More police patrols in two Sonora municipalities. More police patrols in two Sonora municipalities.

More security patrols, stronger police presence in Sonora municipalities

Greater vigilance of high-crime areas in Empalme and Guaymas

Federal security forces have increased patrols and their community presence in the municipalities of Empalme and Guaymas, Sonora, the Secretariat of Security and Citizens Protection (SSPC) said Wednesday.

The communities are the test areas for a pilot project begun on September 2 that temporarily replaces municipal officers who do not pass control and confidence checks with armed forces personnel.

The SSPC stated that marines, National Guardsmen and state police have reinforced vigilance in high-crime areas, as well as in areas where drugs are presumably sold.

Additionally, security personnel have increased their community presence with vehicle patrols and officers on foot around schools and in town centers in order to deter crime.

“In coordination with municipal police we have set up drunk driving checkpoints and vehicle search points in various locations of the city. We have tightened the response time for the activation of a code red and optimized the sectorization of the municipalities with immediate response groups,” said the SSPC in a press release.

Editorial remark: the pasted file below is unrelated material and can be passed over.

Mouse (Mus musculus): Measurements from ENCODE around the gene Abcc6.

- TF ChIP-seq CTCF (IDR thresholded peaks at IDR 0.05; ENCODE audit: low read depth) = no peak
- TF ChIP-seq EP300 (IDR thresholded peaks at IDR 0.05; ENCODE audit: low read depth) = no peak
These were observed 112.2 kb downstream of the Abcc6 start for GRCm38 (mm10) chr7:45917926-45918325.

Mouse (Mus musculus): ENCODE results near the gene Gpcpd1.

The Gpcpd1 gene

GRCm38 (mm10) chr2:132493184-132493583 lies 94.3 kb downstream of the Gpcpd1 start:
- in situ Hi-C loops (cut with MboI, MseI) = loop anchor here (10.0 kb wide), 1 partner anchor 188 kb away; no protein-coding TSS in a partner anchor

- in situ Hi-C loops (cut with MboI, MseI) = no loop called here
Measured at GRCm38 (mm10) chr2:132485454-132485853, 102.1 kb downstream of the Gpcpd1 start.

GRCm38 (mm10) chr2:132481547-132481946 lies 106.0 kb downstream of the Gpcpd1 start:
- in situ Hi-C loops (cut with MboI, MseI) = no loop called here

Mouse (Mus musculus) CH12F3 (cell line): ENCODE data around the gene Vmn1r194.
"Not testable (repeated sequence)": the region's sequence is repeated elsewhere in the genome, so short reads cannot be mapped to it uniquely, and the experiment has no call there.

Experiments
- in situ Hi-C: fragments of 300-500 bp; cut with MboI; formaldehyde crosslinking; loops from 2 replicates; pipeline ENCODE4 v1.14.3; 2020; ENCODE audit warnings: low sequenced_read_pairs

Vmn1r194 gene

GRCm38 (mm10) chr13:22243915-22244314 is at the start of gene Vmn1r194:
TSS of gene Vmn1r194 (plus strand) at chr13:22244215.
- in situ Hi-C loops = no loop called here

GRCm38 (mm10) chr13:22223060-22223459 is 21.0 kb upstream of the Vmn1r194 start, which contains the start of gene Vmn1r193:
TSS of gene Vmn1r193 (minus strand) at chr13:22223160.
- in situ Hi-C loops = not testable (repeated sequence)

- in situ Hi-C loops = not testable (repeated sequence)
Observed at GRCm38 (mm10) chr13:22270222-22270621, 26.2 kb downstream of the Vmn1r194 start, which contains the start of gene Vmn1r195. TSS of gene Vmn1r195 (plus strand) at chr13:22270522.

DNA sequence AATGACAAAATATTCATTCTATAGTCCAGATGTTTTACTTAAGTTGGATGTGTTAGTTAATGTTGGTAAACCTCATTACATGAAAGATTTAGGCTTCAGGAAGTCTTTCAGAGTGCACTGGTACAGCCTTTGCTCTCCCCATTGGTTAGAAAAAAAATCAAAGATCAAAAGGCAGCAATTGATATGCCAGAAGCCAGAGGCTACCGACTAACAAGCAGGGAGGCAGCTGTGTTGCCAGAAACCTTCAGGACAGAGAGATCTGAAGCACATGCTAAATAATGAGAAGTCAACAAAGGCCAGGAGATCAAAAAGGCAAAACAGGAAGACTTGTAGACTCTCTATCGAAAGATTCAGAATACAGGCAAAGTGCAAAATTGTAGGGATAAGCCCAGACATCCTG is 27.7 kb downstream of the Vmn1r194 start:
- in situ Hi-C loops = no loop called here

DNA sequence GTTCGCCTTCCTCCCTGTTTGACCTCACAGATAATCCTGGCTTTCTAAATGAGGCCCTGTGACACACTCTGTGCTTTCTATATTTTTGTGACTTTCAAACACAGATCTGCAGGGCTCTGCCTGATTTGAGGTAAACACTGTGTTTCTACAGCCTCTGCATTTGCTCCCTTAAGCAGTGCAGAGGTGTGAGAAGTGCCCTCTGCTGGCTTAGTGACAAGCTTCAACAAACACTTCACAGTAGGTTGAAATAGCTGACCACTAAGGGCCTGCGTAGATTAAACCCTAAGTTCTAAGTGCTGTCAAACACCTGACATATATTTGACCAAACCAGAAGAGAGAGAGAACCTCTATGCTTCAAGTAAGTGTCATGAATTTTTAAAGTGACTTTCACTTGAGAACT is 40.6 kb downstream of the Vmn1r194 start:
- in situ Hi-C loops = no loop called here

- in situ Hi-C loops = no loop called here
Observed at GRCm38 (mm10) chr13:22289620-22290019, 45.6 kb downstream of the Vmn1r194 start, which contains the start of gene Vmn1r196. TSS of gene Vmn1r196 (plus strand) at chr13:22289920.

In Empalme, citizens have been in mourning since September 10 after criminal gang hitmen took a man from a house before setting it on fire with molotov cocktails, killing an 8-year-old boy and seriously injuring two other occupants.

As part of the agreements with the local police forces, the SSPC is currently carrying out evaluations to purge corrupt officers.

Beginning September 30, local police will also attend training in human rights, crime prevention, protection and the moderate and rational use of force.

“The government of Mexico reaffirms its commitment to maintain the effort and deployment of all its capabilities, and also reiterates that the coordination of responsibilities of the three levels of government will allow for a significant decrease in crime rates,” said the SSPC.

In early September, National Defense Secretary Luis Cresencio Sandoval stated that Sonora’s homicide rate was soaring due to a 40% shortage of police.

Source: Reforma (sp)

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